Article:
A hundred years ago on this day the militant suffragette, Emily Wilding Davison died. Her death was caused by the injuries she sustained from jumping on the track at Epsom races before being trampled by the Kings horse. If the thought of a person being knocked to the ground by a horse hurtling down a track at 35 miles an hour is not shocking enough, it was also captured on some of the earliest film photography. This short film shows the events in real time and while faces are unfathomable and the picture is grainy it still packs a punch. The events of this day have provoked much intrigue into the short life and untimely death of Emily Davison.
In 1872, Emily Davison was born in Blackheath, London to a middle class family. She attended Kensington High School before winning a bursary to study in the Royal Holloway College of London in 1892. Her father died shortly after she accepted her place leaving her mother responsible for paying the extra fees of £30 a term. This proved unmanageable and Emily was forced to drop out in 1893. However, several years later she returned to higher education, accepting a place at Oxford University where she achieved a first class honours degree. While this is hugely impressive in itself it must be noted that at this time women were unlikely to have any formal education, and were even banned from many higher education institutions. From an early age Ms Davison was pushing social boundaries, but as will soon become clear, this was only the beginning.
In 1906 Davison joined the Women’s Social and Political Union (WSPU), a group formed three years previously by Emmeline Pankhurst. This group brought together individuals who shared the belief that militant, confrontational tactics were needed in order to achieve women’s suffrage. From this platform Davison became actively involved in the movement, quickly gaining a reputation for being militant and violent. In the years that followed she acted on her own initiative, often without WSPU approval, engaging in activities such as disrupting meetings, stone throwing, even arson. Perhaps her most well known exploit was in 1909 when she launched a violent attack on a man she mistook for then Chancellor of the Exchequer, David Lloyd George.
These crimes inevitably came with severe consequences and she was imprisoned nine times between the years of 1906 and 1912. However, this did not perturb her passion and one time in prison when many suffragettes were enduring force-feeding she threw herself down a 10-metre iron staircase causing herself spinal and head injuries. Her intension, she wrote afterwards, was to stop the suffering of everyone else by carrying out this action. Whether such actions were brave or erratic it was clear that Davison was always looking for the next thing to do and no prison sentence would stop her. However, in the summer of 1913 her extreme actions this time had fatal consequences.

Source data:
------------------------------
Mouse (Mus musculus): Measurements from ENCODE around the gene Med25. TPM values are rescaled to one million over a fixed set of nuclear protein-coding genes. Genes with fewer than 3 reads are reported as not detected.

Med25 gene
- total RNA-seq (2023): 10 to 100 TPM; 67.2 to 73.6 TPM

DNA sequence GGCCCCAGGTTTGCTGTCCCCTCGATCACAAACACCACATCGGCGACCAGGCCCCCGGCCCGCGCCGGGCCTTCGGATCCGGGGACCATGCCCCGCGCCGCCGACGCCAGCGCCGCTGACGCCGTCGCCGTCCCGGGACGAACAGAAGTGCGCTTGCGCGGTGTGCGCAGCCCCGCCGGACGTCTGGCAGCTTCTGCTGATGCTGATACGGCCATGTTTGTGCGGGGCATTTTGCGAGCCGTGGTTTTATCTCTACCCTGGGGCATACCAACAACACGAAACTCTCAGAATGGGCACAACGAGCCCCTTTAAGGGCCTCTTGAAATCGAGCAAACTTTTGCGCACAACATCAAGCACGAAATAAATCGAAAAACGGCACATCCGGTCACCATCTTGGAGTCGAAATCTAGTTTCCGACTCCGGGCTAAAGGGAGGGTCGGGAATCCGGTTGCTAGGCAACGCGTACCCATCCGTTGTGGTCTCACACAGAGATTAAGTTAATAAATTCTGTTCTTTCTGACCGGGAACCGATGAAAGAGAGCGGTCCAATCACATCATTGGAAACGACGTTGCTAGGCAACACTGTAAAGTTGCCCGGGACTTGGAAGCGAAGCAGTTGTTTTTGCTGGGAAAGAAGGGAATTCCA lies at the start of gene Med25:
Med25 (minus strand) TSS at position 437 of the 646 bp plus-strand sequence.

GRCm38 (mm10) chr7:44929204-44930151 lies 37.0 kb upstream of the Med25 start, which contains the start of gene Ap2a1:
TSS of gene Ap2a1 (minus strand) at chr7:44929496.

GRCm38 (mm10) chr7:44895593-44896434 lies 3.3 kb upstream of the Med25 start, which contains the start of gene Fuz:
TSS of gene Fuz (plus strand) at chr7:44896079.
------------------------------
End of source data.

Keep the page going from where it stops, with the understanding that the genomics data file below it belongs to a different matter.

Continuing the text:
On the fateful day of 4th June 1913 Emily Davison attended the Epsom Derby, one of Britain’s most prestigious horse races that attracted the wealthy and the powerful together each year. Ms Davison knew all too well that a public stunt at this event would send a strong message to the nation, and she was not afraid to play a leading role. When the main race began she jumped onto the tracks and ran in front of Anmer, the horse owned by King George V. A split second later the horse collided with her and she immediately fell to the ground whereupon she was trampled by its hooves as it too fell. Hundreds swarmed onto the field to help, but her damaged body was never to recover. Ms Davison died from her injuries in hospital on 8th June 1913.
Until recently, it was widely believed that Emily Davison had planned this public stunt to draw attention to her cause, and that she chose to make the ultimate sacrifice. However, further research challenges this view and with evidence of a ticket purchased to a formal event that evening and a return train ticket home the next day her motives appear less clear-cut. Furthermore, with modern technology able to examine the horse race footage frame by frame, it has become apparent that rather than hurling herself in front of the horse, she reached up towards the horse’s bridle. Some have speculated that just before impact she tried to attach something onto the horse, a suffragette flag perhaps? Indeed, her actions were ill-judged and reckless, but suicidal? It would appear not.
The death of Emily Davison is shrouded in mystery and continues to provoke discussion and debate in the media, as well as in academic and feminist circles. However, I do not think that we should define her by the way she died, rather by the extraordinary life that she led. Yes, her actions were extreme, controversial, often self destructive, but the contribution she made to achieve women’s suffrage cannot be denied. She had great passion, devotion and tenacity, qualities that I believe are vital for creating social change. It is true that not many women are documented in the history books, and even less are remembered a century later. The life of Emily Davison therefore marks a rare case and even though her life ended abruptly, her legacy still lives on.